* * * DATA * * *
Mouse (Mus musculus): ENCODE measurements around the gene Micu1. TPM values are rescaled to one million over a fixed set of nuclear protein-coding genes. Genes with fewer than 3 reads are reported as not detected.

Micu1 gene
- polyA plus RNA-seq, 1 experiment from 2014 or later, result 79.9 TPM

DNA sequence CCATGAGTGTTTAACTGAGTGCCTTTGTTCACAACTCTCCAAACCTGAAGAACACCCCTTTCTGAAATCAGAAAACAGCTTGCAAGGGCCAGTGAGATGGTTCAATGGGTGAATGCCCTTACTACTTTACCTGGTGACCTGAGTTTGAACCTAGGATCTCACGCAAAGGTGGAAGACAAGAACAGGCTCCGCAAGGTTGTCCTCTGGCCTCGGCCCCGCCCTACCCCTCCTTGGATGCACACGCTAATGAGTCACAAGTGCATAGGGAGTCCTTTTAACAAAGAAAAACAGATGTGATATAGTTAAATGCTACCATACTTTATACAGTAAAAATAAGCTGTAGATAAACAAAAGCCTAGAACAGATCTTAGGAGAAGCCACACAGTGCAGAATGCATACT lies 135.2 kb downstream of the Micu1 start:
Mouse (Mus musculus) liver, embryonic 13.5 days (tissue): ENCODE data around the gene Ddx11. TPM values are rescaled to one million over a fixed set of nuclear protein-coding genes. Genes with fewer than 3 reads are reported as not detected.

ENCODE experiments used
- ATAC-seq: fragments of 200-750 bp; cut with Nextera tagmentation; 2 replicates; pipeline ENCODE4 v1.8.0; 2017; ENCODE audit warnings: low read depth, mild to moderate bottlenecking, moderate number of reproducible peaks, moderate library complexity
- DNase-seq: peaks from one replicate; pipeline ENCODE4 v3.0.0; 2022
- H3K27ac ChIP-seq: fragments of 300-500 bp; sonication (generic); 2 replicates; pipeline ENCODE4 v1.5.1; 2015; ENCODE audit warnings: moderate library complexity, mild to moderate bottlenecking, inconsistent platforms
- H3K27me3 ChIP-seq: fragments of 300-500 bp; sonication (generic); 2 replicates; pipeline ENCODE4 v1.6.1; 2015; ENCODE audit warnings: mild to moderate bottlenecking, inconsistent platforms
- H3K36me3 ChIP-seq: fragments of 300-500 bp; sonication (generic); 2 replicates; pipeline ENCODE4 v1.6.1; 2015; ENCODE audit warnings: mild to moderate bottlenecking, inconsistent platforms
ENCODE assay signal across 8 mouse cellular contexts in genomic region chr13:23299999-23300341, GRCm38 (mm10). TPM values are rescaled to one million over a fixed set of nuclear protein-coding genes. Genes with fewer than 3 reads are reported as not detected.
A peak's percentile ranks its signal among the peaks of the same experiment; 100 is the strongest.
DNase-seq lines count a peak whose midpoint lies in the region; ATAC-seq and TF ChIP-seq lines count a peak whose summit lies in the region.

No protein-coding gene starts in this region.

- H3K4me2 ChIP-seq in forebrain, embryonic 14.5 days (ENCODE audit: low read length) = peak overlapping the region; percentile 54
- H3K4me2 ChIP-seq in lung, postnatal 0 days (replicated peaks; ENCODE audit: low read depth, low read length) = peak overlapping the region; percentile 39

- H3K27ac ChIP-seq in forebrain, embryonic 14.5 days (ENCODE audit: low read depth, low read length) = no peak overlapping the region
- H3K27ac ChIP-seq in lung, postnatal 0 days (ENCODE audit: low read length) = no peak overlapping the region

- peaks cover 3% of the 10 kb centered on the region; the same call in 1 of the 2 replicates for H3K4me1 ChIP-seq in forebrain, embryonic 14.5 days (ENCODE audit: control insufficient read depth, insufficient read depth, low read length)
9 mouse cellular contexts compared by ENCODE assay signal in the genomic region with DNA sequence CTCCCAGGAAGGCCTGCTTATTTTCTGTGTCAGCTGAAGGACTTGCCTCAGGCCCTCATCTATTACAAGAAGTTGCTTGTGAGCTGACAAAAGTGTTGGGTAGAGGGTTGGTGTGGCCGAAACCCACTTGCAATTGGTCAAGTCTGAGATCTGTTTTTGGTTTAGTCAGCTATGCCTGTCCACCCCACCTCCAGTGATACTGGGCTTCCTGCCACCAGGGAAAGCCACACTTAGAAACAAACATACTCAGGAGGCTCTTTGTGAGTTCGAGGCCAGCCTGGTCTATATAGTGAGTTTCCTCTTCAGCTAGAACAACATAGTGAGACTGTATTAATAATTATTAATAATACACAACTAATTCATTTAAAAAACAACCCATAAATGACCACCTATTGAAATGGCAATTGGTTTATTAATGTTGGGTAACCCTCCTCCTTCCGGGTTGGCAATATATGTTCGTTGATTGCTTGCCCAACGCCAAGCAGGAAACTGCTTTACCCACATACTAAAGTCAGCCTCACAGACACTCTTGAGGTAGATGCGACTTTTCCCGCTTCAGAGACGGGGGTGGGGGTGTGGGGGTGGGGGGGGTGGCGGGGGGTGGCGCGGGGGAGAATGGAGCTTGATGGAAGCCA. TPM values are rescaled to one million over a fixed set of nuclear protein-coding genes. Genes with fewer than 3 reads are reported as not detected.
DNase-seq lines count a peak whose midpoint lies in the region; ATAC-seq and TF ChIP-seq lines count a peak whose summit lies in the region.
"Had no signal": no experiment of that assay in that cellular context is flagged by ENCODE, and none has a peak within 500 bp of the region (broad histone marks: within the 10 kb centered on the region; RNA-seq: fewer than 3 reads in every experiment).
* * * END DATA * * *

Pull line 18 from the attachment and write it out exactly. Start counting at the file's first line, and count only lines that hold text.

- H3K27ac ChIP-seq in forebrain, embryonic 14.5 days (ENCODE audit: low read depth, low read length) = no peak overlapping the region